Kliph Nesteroff’s rundown of Native comedy is both heartwarming and heartbreaking
DISCLAIMER: I am not Native American. So, please, if you are and I have said something inappropriate, please send me a message so I can correct it. I’m learning.
Here I am, wanting to read a nice book about comedy to calm me down during the election. I LOVE stand-up comedy. It’s one of my relaxations. Nothing calms me down faster than laughter. The title alone: We Had a Little Real Estate Problem was enough to give me a chuckle, so I thought this would be a perfect election time calm-down.
WELL, I’m not sure if you are aware, but we were (are) NOT the nicest people towards Native Americans. If you weren’t aware of that, I’m sure you’ll enjoy Trump’s new Patriotic Education.
The book itself offers a quick rundown of how we treated Native Americans from about 1800 on. It touches on Buffalo Bill Cody’s traveling Western shows and how Native Americans got their “start” in show business. That is, playing caricatures of themselves for White audiences. Yeah, not great.
It’s split between two different times. In about half the chapters, you get history of Native American comedy and showbiz. In the other half, it focuses on modern stand-ups and how they are dealing with the dearth of performance opportunities for those on the Rez. It’s incredible to hear these stories of people who travel four hours or more just to do an UNPAID open mic so they can get some stage time. There are stories of people who start their own stand-up nights in those comedy deserts, people who go to New York or LA to try and make it big (both success stories and not-so-successful stories). This is, of course, just the tip of the iceberg and there are so many wonderful stories.
One thing that I’m so glad was highlighted heavily was how important representation in media was for these budding comedians. Many said that without those early comedians, they would have thought that comedy wasn’t something Native Americans were allowed to do. Representation matters so much and people have a hard time accepting that for some reason.
Sidenote: A lot of Right-Wingers talk about how PC CULTURE IS RUINING MOVIES AND VIDEO GAMES CAST THE ACTOR FOR THEIR TALENTS NOT THEIR RACE!!1!1!!! Two things: 1. This assumes that non-white people are cast to fill a quota, not due to their talents (LOL OKAY) and 2. Look at who usually makes those comments. White dudes. We (white dudes) see ourselves represented so often as the hero, villain, mastermind, idiot, drunk, businessman, etc. that we don’t see why people make such a big deal about films like Black Panther, Moonlight, or Parasite. We don’t have to worry about representation. WE ARE THE BASELINE. It frustrates me so much when I hear about “pandering to the SJWs”. It’s not pandering, it’s using previous success to amplify discriminated and sidelined voices. Or, you know, casting the best person for the best role. SO WEIRD RIGHT?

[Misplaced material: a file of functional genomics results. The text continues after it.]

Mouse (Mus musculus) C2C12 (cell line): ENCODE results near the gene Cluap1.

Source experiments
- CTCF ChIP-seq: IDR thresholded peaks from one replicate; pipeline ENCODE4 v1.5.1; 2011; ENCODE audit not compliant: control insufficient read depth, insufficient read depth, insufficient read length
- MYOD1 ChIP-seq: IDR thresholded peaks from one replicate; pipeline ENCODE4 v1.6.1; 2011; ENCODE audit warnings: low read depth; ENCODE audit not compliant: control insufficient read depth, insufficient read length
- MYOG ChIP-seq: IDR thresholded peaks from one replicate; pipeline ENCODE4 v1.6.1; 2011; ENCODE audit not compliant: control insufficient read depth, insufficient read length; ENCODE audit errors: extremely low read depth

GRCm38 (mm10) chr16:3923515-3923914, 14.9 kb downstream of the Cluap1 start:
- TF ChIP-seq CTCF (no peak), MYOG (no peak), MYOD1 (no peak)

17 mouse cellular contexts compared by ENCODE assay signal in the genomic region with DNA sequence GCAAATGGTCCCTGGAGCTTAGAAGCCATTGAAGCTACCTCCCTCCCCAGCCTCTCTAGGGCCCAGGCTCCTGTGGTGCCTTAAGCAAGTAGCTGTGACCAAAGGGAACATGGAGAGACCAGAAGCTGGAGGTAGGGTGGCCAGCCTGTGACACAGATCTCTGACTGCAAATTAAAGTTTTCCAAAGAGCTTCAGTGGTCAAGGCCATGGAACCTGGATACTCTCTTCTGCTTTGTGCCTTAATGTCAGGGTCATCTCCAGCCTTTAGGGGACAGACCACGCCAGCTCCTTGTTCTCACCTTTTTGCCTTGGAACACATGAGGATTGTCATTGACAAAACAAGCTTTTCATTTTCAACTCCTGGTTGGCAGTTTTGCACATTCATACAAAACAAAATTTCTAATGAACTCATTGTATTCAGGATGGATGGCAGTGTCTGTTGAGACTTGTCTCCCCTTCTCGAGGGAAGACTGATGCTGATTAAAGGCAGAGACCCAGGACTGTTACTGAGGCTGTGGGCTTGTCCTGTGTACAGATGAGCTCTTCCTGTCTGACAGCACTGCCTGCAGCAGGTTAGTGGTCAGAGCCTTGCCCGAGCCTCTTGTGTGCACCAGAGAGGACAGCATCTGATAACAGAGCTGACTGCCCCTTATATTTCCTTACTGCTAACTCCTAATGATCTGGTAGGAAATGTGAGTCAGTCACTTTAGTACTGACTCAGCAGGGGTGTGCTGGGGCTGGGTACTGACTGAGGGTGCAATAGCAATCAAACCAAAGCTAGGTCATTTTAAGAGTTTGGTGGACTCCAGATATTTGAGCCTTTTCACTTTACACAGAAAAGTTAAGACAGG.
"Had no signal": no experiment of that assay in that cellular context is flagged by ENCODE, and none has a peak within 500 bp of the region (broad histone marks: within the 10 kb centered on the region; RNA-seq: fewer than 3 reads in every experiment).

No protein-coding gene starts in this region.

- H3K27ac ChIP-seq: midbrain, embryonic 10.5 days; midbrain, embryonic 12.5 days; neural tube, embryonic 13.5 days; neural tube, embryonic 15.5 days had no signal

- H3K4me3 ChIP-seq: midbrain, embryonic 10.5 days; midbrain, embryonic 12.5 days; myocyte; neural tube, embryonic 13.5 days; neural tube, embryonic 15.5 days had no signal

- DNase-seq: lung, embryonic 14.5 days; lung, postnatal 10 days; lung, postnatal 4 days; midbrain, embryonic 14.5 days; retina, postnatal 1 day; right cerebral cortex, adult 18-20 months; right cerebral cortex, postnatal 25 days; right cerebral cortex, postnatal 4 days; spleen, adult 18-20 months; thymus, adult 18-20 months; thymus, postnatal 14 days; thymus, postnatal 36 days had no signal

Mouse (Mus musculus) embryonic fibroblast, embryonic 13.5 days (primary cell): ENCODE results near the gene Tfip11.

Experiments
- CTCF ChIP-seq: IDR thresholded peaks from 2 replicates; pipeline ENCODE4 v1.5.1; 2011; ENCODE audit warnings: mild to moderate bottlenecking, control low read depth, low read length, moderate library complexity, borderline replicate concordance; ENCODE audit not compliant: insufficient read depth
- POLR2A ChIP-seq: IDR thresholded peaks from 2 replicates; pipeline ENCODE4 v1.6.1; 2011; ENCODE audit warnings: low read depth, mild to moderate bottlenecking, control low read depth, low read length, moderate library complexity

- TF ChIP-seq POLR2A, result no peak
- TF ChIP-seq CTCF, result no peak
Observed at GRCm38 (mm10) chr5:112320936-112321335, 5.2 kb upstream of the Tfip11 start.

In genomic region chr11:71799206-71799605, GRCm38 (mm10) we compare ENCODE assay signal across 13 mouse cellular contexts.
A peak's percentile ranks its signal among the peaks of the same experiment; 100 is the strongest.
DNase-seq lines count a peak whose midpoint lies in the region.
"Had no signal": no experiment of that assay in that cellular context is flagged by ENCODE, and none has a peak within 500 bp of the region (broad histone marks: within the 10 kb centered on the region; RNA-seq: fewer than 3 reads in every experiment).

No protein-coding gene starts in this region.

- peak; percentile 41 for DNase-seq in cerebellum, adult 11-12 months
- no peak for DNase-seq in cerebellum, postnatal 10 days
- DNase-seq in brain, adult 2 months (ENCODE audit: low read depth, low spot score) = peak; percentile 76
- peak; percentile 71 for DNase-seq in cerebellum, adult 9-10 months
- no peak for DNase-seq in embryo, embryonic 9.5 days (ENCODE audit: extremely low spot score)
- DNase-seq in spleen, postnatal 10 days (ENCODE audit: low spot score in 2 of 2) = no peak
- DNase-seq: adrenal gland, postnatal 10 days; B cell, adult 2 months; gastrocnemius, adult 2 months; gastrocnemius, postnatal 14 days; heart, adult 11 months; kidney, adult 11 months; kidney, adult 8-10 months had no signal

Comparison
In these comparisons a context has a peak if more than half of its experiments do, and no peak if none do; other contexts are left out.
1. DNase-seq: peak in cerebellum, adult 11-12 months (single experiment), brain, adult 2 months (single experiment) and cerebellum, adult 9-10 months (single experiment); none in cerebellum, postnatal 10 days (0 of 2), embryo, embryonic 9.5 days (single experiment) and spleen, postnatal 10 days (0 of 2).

Now, for the other part of the book. Why do we always assume that Native Americans are these stoic people? They laugh, joke, cry, act just like everyone else. The stereotypes come from early television and movies. Back in the 20’s, you had two choices: play the savage or play the stoic chief. That’s it. If you chose neither, a white dude takes the part. Surprise, surprise.
This is an incredibly important work for White people to read. The things that we have done to Native Peoples is, of course, appalling. That should come to no surprise. However, the fact that there were huge movements to get better Native representation in movies and TV surprised the hell out of me. AND IT SHOULDN’T HAVE! Why did we not learn about this? Why am I just now finding out about the Alcatraz Protest? This book has really encouraged me to go out and learn more about the REAL history.
Definitely worth picking up when it comes out on 2/16/2021. 5/5, 10/10.
Thanks to Netgalley for the eARC!
Images from Goodreads